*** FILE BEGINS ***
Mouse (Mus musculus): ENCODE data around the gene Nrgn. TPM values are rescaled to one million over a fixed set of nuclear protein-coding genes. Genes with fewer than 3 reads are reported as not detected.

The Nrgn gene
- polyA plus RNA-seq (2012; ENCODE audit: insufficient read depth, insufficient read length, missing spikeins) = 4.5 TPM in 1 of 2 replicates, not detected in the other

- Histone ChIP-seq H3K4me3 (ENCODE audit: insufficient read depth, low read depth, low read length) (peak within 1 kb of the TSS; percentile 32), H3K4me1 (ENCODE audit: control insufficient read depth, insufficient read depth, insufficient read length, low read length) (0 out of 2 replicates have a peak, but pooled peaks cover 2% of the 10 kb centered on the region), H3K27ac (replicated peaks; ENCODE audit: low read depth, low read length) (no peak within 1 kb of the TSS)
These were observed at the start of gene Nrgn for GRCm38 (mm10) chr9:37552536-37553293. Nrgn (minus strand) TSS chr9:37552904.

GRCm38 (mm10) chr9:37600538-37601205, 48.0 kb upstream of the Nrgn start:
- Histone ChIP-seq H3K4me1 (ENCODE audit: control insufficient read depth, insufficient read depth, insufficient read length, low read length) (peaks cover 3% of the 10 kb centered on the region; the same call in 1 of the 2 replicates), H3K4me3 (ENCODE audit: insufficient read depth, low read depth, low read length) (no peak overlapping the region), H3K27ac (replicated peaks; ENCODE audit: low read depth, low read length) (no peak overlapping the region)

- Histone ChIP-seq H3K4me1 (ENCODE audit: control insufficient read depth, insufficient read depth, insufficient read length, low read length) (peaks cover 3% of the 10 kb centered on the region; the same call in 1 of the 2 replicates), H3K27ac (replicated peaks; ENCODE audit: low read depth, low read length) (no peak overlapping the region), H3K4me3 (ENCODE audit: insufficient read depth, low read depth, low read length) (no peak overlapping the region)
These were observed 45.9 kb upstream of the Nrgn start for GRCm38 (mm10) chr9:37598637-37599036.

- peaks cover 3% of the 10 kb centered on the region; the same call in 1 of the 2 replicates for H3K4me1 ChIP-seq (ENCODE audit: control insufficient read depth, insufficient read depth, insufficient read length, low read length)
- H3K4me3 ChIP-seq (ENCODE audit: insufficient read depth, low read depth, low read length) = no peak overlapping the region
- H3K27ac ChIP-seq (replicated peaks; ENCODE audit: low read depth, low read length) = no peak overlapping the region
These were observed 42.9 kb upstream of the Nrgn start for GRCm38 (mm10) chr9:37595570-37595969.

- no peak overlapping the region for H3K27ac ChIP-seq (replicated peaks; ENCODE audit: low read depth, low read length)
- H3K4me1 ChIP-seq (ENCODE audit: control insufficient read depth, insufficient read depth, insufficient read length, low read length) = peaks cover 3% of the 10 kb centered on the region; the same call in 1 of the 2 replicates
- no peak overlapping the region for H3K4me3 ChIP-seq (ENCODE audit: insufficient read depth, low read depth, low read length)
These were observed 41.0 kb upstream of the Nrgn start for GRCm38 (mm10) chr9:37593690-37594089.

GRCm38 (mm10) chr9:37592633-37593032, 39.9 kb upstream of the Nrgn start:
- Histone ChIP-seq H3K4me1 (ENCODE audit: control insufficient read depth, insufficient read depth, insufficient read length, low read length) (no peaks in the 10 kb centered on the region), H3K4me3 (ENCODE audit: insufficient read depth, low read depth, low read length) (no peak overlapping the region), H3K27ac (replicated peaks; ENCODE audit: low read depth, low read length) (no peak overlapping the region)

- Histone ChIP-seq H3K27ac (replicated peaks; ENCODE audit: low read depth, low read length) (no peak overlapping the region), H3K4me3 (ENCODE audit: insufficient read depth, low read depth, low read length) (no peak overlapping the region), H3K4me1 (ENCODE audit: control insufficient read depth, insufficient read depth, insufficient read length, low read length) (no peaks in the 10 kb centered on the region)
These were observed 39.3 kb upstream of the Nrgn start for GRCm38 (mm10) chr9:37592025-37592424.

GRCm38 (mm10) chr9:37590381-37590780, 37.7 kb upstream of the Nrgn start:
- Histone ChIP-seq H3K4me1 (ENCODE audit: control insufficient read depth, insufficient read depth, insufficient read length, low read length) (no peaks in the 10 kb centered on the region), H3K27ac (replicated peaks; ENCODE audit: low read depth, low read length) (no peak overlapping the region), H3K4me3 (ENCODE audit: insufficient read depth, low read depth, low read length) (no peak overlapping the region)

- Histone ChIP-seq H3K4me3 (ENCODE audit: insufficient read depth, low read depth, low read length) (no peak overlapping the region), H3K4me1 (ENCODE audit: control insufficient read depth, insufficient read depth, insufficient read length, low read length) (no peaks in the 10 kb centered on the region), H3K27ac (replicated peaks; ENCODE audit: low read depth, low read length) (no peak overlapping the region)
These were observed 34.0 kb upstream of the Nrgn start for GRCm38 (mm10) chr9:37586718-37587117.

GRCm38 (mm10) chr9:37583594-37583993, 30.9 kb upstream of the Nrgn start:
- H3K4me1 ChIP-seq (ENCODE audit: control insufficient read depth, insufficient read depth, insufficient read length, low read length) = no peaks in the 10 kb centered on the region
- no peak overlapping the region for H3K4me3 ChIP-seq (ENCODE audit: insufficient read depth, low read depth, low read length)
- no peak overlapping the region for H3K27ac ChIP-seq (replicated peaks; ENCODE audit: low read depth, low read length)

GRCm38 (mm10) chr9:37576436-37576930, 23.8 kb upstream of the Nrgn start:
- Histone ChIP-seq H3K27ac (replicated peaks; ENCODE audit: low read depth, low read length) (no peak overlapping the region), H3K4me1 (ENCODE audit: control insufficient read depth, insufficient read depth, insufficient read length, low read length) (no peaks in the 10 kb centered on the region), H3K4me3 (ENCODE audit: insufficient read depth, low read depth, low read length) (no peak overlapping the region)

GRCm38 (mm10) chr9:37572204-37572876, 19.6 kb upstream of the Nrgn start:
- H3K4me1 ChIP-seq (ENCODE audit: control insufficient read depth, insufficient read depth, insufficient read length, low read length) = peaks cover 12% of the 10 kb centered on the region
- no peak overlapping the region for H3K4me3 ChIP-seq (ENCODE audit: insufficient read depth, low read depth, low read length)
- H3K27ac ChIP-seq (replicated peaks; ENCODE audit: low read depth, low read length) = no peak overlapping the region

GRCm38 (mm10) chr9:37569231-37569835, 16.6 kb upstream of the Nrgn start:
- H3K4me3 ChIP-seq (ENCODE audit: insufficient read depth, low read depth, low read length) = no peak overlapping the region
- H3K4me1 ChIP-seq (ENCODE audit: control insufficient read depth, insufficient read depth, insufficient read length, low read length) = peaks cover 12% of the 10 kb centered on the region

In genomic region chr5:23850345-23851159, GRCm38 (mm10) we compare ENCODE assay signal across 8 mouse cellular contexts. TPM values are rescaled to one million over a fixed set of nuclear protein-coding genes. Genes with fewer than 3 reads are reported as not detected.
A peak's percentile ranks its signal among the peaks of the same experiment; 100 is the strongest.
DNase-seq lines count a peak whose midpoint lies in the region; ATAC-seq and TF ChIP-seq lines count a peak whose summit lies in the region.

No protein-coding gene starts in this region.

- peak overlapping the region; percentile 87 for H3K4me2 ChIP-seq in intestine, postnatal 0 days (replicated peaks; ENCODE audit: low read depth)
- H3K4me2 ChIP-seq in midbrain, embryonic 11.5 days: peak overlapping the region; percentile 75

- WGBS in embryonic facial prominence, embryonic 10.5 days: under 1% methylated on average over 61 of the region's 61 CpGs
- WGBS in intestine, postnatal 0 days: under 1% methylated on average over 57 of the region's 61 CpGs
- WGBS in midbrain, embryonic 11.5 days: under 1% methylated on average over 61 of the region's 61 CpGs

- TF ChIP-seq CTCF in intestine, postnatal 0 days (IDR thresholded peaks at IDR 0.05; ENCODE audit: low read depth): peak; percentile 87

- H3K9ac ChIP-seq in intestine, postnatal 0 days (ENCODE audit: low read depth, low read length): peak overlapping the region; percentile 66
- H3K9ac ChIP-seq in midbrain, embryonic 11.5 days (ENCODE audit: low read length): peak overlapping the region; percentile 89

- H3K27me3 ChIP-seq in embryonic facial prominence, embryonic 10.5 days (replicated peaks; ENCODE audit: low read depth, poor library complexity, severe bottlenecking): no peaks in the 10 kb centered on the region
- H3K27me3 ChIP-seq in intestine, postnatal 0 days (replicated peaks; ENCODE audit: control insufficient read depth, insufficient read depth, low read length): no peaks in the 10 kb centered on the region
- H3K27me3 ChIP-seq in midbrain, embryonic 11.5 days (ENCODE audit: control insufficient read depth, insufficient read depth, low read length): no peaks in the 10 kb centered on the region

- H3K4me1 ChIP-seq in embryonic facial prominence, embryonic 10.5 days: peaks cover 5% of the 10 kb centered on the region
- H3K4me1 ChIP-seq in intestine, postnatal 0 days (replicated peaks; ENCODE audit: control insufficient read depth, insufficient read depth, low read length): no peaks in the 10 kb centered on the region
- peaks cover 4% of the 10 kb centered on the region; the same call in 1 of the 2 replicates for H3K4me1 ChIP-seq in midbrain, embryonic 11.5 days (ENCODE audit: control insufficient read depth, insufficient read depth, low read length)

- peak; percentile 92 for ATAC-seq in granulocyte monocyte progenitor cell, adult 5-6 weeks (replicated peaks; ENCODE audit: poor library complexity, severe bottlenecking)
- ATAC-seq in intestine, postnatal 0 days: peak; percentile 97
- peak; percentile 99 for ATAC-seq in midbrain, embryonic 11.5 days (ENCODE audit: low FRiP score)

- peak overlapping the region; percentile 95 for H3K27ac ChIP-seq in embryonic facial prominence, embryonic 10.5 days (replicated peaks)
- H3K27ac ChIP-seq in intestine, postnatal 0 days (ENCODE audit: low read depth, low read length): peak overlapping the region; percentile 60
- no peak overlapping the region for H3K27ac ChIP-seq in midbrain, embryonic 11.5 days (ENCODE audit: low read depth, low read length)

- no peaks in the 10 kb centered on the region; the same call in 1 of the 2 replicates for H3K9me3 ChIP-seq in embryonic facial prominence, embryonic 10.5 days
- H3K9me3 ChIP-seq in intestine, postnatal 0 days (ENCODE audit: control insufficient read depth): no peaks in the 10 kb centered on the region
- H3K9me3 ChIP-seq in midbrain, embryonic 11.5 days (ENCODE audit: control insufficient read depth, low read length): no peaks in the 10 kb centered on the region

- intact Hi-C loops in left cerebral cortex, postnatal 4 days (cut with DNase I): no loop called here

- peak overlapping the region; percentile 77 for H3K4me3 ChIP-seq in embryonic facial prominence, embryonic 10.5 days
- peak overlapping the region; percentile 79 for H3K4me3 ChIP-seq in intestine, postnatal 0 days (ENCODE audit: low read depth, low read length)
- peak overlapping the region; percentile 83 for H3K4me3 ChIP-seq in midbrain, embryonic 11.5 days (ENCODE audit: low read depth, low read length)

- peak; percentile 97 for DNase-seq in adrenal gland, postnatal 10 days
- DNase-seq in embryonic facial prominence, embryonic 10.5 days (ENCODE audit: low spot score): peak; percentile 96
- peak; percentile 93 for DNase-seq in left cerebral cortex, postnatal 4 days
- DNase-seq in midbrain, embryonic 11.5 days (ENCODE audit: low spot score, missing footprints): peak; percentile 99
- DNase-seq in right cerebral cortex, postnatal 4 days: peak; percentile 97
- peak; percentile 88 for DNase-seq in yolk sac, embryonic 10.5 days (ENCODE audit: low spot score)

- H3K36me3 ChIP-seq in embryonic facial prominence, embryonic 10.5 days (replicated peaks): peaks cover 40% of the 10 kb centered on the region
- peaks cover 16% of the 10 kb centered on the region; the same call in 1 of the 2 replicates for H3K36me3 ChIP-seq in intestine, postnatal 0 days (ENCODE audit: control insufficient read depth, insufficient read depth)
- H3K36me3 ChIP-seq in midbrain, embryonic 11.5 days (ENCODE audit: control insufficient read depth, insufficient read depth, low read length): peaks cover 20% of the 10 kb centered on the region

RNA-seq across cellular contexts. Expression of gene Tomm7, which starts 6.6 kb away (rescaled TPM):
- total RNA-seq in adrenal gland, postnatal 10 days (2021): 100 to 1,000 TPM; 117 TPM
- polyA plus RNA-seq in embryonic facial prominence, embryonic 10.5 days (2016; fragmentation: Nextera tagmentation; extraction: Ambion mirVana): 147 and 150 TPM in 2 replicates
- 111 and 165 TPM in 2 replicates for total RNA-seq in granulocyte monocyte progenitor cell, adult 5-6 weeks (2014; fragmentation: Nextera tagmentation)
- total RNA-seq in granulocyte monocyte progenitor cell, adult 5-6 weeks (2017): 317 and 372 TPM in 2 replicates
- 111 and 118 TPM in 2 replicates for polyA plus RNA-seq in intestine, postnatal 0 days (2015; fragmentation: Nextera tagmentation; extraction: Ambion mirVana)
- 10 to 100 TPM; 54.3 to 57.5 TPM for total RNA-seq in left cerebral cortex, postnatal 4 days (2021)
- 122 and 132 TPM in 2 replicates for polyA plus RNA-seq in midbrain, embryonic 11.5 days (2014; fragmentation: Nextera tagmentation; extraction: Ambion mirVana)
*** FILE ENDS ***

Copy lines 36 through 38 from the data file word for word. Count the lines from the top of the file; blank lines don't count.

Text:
GRCm38 (mm10) chr9:37569231-37569835, 16.6 kb upstream of the Nrgn start:
- H3K4me3 ChIP-seq (ENCODE audit: insufficient read depth, low read depth, low read length) = no peak overlapping the region
- H3K4me1 ChIP-seq (ENCODE audit: control insufficient read depth, insufficient read depth, insufficient read length, low read length) = peaks cover 12% of the 10 kb centered on the region